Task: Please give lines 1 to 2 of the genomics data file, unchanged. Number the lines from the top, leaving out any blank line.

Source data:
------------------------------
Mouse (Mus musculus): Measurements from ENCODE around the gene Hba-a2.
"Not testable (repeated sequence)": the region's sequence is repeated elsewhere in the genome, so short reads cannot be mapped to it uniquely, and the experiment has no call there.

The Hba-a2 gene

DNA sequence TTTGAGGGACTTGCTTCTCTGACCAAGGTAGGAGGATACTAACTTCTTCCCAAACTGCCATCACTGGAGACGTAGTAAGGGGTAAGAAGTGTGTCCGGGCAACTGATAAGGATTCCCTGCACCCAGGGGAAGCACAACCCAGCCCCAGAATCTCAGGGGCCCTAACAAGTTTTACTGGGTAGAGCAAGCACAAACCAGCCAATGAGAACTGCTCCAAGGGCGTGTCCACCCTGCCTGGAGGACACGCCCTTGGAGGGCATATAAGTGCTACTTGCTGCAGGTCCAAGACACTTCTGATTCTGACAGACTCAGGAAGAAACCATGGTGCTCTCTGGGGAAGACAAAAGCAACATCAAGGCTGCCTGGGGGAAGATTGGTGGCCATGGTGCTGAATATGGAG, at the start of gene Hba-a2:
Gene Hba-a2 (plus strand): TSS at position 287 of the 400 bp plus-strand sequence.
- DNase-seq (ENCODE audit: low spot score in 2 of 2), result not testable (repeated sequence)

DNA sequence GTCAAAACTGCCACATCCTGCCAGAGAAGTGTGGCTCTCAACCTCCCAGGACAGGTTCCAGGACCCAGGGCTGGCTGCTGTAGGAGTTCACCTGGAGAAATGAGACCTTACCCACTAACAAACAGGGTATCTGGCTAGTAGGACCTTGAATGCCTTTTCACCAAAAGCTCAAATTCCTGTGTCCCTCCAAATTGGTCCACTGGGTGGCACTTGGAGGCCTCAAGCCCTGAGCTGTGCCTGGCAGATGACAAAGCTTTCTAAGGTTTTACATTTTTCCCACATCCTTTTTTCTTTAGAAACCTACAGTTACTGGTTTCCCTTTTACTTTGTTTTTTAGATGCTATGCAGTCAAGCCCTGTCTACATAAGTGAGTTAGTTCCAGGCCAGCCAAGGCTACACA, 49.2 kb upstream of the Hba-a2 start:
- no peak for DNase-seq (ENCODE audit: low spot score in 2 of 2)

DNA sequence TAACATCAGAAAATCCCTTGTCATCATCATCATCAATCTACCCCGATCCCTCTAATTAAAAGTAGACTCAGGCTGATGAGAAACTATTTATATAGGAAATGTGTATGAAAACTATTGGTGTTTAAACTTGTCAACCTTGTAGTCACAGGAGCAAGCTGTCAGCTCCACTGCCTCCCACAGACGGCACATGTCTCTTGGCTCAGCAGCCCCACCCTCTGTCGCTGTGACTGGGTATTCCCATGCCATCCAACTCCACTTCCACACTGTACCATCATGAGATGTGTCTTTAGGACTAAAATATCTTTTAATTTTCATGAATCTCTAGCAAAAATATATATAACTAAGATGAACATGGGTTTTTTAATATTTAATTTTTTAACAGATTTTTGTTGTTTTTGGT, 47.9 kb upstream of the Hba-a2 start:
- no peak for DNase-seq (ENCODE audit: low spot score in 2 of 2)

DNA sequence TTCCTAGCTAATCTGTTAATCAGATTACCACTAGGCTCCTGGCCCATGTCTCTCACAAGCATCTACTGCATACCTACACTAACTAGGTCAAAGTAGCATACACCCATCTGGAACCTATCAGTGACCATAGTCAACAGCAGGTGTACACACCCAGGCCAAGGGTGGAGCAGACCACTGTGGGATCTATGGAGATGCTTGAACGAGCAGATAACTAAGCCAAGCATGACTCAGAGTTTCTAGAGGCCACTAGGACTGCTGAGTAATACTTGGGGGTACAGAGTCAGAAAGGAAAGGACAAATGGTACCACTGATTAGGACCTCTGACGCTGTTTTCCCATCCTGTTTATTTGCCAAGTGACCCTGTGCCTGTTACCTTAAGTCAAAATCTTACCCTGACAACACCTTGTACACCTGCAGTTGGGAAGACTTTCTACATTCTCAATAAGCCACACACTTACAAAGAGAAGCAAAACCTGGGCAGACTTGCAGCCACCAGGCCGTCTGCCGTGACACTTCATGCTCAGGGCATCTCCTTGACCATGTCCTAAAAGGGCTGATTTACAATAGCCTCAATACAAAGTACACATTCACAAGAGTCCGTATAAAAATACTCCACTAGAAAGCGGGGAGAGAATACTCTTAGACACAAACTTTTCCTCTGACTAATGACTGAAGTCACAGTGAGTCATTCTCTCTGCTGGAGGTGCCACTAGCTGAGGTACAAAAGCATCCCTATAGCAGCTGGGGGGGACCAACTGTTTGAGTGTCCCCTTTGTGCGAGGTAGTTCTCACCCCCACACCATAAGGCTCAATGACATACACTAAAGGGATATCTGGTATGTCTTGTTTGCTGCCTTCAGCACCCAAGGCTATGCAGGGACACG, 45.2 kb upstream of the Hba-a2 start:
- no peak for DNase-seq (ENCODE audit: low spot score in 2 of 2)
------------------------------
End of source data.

Mouse (Mus musculus): Measurements from ENCODE around the gene Hba-a2.
"Not testable (repeated sequence)": the region's sequence is repeated elsewhere in the genome, so short reads cannot be mapped to it uniquely, and the experiment has no call there.